- Job duties & responsibilities: This is the section that truly gets to the heart of the issue. It’s what everyone looks at before they decide if they’re going to apply for the job. This is the part that truly describes the day to day work of the new employee. So now you need to think of your website is your employee..how do you want to describe its day to day tasks? How is it suppose to help your business develop and grow? In general, your website should be a means of contact for your current and potential customers. It should describe your business products and services and explain why your company can meet their needs. It can be a location for people to make purchases, or it can direct them to a brick and mortar store front where purchases can be made. The website can help you set up appointments with current and potential customers or it can provide a phone number where people can call to do that directly. What you want your website to DO for you is ultimately the question.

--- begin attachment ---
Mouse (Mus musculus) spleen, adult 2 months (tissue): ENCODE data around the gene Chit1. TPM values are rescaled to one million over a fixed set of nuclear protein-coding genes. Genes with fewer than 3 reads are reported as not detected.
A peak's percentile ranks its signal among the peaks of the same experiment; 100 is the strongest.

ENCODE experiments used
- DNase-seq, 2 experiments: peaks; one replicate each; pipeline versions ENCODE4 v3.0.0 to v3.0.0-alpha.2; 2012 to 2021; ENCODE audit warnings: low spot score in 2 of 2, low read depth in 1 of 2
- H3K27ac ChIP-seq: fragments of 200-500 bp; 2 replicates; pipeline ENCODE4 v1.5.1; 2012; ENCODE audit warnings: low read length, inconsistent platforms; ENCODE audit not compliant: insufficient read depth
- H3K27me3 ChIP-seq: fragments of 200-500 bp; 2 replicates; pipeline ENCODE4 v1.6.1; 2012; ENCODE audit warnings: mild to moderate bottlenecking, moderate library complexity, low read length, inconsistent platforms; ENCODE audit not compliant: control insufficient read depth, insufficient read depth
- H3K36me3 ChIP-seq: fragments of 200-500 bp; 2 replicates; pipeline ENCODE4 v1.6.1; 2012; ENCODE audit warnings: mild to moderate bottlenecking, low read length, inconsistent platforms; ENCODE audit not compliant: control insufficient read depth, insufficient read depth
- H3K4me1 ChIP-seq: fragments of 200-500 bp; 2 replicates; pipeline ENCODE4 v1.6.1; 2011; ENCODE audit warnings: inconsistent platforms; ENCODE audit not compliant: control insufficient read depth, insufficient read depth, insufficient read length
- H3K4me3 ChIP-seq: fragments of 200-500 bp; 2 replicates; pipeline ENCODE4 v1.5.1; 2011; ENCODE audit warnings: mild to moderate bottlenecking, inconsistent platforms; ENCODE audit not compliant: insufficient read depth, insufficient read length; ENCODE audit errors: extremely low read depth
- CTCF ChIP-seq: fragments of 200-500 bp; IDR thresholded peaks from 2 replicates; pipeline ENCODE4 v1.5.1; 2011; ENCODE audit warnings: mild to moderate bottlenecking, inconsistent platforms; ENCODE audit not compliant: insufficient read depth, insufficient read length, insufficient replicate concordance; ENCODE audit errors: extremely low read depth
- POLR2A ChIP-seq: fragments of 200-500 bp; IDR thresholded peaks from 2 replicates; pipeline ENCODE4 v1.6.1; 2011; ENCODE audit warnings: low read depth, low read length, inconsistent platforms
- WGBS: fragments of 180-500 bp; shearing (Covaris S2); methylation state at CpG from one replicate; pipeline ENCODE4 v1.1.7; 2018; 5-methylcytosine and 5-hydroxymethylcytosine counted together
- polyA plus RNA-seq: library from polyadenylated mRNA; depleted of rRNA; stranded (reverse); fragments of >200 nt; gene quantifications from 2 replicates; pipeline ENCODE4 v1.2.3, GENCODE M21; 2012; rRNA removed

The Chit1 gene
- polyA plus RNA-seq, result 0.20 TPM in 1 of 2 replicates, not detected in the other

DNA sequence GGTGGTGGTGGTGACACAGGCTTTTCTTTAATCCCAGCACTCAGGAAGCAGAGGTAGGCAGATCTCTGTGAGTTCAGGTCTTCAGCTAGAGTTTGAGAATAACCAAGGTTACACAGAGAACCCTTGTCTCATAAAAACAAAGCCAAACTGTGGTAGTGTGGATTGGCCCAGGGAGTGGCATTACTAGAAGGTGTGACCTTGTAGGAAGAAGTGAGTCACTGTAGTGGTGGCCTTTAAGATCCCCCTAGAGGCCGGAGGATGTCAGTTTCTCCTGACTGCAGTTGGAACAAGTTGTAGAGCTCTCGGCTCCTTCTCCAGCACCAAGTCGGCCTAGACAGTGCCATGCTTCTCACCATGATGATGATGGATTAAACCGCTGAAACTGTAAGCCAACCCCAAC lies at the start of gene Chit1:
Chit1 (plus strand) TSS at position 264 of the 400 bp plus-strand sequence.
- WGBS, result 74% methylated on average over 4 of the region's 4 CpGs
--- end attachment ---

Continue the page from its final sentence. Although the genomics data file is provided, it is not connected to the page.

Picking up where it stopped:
Basically, you want your website to DO things to make your world a bit more manageable. Of course, you want it to BE something too. You want it to BE attractive, modern, and memorable. What you want it to BE relevant to what you want it to DO. And when beginning the process of building a website, you should know that what you want it to DO is directly related to any of the software needed to make it function properly. Though I’m not really elevating function over form, essentially if the website does not work the way it needs to, its aesthetics will mean a lot less to those who are visiting your site, they are the people you need it to function very smoothly for.